The Children's Hour

By: Henry Wadsworth Longfellow

Henry Wadsworth Longfellow

Longfellow's dramatic, mysterious writing had a major impact by the 1950's. Children celebrated his birthday as if it were a holiday, some of the lines from his poems turned into well known sayings, and he influenced artists and composers of many time periods.
"The Children's Hour" by Henry Wadsworth Longfellow (read by Tom O'Bedlam)

Between the dark and the daylight, When the night is beginning to lower, Comes a pause in the day's occupations, That is known as the Children's Hour.

Children are pent up in school all day or other obligations and by the time they get home, they are a ball of energy waiting to go. There's a time in late afternoon that all children get their time to be free.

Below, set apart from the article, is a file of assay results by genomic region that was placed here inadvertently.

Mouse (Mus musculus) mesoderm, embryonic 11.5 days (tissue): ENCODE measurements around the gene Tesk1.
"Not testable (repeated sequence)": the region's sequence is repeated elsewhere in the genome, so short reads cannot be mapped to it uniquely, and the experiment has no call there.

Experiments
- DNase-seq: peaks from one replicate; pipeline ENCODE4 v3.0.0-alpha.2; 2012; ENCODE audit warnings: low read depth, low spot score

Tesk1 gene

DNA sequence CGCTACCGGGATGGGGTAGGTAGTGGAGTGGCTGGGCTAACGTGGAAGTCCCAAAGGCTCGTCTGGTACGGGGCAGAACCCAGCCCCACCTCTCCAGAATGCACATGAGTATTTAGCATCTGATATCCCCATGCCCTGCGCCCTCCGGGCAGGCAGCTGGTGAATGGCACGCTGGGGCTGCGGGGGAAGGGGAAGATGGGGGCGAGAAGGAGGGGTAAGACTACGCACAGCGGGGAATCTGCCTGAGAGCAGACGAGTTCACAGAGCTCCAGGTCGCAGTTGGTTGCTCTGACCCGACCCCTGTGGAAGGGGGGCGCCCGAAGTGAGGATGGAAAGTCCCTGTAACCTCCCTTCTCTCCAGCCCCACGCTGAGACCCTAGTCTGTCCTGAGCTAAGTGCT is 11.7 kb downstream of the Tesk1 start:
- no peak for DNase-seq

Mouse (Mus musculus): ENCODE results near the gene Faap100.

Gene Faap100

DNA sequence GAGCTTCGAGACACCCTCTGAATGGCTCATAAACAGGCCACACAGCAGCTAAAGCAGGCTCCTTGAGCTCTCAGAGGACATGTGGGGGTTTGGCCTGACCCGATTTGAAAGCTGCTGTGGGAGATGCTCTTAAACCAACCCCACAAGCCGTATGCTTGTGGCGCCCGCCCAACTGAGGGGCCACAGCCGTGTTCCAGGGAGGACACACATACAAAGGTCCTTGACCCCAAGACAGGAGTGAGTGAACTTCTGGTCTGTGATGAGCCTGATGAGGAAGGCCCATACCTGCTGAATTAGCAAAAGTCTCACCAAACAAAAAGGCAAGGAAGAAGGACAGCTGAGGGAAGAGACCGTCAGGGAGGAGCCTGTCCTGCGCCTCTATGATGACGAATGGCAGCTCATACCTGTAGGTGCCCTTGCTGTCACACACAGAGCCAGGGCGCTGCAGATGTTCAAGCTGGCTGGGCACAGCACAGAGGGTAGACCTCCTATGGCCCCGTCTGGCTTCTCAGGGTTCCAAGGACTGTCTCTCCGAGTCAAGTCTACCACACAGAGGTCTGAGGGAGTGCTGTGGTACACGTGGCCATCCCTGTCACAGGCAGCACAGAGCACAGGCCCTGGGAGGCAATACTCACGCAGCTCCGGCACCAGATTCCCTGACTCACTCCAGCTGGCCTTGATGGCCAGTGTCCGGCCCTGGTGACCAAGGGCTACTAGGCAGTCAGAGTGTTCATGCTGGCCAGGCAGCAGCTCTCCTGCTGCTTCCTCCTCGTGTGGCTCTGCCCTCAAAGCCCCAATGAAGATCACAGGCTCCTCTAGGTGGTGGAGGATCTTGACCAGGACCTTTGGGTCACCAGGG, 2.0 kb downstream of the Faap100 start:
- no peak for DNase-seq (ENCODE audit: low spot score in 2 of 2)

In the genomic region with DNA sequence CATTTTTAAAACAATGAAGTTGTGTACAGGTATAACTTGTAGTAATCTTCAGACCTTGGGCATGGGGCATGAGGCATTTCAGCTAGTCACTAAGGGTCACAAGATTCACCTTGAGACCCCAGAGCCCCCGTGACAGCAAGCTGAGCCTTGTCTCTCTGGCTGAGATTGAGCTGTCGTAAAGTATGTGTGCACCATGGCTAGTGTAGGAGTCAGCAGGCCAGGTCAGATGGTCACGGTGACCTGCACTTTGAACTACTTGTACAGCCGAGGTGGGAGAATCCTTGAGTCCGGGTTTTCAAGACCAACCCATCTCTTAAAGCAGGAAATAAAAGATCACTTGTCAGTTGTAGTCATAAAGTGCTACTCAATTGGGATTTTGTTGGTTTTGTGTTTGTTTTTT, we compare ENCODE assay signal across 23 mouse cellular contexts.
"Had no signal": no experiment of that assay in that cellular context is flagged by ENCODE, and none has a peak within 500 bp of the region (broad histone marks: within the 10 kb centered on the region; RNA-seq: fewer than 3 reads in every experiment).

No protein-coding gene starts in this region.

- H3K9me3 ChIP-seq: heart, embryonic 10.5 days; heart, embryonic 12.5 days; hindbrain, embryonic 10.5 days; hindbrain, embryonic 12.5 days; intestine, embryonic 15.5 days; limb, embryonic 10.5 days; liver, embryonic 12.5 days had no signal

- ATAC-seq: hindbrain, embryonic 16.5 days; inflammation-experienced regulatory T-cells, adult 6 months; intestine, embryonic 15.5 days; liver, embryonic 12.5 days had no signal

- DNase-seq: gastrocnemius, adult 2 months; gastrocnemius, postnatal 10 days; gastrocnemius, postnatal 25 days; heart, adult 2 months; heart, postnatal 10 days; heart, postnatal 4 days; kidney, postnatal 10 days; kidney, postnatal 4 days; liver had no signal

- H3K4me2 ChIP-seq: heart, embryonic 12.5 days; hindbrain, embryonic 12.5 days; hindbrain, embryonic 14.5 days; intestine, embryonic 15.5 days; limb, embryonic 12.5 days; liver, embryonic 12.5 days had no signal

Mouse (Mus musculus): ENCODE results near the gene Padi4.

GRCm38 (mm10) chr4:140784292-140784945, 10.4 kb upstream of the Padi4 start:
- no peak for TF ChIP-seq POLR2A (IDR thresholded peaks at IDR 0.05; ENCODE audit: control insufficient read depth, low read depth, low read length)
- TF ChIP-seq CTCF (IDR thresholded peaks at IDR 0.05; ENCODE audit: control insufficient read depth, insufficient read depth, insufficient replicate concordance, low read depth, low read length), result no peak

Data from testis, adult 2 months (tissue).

Do you think, O blue-eyed banditti, Because you have scaled the wall, Such an old mustache as I am Is not a match for you all!

The narrator is obviously not a child and is being underestimated by a child who has gotten them to play along with their game. The fact that a child got the narrator to play along shows that not only children can play, but that everyone gets that hour.


The Children's Hour says that if we don't take a break every now and then that we are going to be passed by by all the enjoyable things in life. That we need to "Stop and smell the roses".
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Eight year old reciting The Children's Hour